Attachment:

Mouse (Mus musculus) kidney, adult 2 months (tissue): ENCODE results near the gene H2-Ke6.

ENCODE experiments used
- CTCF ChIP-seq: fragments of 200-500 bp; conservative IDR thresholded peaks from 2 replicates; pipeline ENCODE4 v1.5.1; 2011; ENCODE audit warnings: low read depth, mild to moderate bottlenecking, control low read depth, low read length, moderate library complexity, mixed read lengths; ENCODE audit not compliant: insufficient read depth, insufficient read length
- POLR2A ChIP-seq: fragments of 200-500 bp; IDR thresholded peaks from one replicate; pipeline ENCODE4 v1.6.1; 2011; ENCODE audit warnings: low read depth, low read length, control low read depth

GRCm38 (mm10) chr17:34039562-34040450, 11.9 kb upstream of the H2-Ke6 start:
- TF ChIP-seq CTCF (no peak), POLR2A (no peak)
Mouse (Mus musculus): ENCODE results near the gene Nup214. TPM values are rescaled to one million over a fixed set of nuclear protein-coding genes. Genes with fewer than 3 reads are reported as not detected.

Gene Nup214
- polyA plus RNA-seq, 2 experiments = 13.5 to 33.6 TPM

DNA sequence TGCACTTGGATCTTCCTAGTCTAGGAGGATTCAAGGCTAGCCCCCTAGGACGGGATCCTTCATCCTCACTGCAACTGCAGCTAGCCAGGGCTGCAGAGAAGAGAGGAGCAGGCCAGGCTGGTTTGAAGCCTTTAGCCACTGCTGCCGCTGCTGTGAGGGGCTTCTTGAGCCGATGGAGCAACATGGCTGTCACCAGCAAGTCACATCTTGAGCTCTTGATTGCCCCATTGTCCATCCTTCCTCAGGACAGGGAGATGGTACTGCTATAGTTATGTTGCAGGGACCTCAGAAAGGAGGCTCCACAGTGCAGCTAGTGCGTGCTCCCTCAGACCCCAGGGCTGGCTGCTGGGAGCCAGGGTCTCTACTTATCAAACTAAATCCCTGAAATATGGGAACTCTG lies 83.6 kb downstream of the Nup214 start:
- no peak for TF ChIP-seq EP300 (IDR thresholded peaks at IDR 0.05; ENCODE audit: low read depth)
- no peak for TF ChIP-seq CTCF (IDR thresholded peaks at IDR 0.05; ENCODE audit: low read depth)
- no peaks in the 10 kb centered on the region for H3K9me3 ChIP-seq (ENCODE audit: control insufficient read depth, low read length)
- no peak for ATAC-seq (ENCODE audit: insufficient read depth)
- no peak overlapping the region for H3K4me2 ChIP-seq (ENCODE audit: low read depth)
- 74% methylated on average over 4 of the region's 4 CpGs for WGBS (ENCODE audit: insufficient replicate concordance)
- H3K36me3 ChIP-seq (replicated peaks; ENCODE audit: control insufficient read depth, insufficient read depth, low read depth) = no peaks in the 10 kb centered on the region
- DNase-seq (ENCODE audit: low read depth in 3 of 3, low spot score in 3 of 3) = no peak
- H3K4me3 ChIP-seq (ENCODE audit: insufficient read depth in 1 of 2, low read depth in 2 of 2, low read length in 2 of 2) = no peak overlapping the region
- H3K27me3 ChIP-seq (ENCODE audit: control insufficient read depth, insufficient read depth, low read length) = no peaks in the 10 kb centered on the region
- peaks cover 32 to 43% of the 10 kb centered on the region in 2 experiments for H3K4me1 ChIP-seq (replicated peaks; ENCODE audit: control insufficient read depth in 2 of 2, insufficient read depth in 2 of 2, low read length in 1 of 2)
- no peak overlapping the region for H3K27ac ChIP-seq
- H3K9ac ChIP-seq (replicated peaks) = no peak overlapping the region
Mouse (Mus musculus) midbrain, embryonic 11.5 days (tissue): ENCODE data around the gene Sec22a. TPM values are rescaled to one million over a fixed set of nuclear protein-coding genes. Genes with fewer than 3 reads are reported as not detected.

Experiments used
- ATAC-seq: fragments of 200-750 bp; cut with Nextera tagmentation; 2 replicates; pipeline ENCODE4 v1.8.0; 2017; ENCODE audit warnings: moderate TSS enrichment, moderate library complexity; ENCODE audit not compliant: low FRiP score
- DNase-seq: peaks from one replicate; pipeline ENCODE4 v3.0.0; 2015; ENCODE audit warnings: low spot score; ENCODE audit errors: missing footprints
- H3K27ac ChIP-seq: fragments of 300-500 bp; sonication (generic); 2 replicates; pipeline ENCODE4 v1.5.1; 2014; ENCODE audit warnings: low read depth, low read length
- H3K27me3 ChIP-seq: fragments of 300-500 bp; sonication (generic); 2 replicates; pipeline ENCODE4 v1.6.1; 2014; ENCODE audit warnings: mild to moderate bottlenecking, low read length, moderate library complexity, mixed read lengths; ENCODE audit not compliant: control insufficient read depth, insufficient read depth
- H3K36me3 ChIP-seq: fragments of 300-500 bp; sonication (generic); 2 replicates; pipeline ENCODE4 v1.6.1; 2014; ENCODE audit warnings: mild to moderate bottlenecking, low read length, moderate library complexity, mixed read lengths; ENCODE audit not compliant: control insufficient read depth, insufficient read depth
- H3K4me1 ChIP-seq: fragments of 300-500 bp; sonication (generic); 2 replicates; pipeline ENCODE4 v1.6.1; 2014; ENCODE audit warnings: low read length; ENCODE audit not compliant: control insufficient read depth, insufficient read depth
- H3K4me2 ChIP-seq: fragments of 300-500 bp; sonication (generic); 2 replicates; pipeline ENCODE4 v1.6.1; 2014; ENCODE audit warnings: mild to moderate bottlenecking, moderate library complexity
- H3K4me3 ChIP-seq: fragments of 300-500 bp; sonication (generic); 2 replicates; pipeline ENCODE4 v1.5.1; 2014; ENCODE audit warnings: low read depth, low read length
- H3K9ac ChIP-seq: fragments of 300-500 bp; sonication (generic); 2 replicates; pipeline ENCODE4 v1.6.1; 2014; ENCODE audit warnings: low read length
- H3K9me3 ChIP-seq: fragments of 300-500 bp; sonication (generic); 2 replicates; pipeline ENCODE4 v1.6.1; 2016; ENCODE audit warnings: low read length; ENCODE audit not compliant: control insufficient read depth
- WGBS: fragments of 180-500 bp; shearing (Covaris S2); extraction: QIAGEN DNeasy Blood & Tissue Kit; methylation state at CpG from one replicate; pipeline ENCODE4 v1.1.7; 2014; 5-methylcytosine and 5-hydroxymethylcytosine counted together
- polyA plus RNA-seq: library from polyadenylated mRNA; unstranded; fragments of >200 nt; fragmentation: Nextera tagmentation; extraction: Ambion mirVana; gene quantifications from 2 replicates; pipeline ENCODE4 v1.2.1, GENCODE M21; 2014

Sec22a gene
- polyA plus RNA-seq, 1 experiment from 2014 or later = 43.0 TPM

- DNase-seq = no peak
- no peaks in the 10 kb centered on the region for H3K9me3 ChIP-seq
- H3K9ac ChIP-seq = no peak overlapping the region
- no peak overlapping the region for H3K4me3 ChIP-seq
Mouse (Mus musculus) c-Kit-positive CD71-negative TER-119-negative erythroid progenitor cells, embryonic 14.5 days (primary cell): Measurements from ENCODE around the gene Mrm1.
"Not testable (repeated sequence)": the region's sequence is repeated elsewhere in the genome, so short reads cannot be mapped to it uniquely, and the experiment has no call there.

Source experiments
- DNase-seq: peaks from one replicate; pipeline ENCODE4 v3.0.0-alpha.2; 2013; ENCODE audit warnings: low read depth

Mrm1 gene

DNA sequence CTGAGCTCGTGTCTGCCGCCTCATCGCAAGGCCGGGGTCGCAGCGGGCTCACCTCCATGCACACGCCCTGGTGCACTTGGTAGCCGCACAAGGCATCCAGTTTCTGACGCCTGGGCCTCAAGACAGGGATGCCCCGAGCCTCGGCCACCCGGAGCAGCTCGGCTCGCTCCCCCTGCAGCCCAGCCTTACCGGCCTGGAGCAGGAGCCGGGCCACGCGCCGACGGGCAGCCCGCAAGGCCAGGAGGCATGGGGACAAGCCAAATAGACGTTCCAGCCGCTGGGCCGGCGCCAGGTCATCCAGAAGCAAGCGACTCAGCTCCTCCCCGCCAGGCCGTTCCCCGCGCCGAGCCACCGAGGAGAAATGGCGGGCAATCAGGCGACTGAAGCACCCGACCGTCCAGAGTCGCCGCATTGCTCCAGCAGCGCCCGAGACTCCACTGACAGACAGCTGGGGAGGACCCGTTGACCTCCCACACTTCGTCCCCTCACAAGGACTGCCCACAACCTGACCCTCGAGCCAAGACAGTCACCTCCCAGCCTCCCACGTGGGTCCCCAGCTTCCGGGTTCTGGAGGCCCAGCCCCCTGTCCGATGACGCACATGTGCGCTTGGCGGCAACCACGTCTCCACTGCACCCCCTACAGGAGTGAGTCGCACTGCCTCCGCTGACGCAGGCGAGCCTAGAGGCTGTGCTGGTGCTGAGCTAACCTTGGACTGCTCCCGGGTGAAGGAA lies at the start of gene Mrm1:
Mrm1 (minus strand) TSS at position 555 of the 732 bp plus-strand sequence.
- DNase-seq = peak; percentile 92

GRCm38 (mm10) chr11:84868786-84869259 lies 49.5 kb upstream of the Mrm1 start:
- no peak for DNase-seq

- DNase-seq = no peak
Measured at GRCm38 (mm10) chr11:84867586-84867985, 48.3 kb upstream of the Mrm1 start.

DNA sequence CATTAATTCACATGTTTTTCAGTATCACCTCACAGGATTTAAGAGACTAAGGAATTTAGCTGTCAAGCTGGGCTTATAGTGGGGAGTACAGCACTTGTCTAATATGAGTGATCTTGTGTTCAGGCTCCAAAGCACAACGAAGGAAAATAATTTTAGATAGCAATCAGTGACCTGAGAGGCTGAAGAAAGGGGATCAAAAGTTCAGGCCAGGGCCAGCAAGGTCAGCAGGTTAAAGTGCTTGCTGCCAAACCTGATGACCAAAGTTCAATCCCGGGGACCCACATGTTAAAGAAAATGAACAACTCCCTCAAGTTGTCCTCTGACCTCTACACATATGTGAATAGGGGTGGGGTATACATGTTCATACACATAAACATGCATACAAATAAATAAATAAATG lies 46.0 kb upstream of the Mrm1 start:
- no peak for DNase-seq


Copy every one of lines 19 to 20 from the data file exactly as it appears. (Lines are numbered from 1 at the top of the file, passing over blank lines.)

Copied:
- H3K4me3 ChIP-seq (ENCODE audit: insufficient read depth in 1 of 2, low read depth in 2 of 2, low read length in 2 of 2) = no peak overlapping the region
- H3K27me3 ChIP-seq (ENCODE audit: control insufficient read depth, insufficient read depth, low read length) = no peaks in the 10 kb centered on the region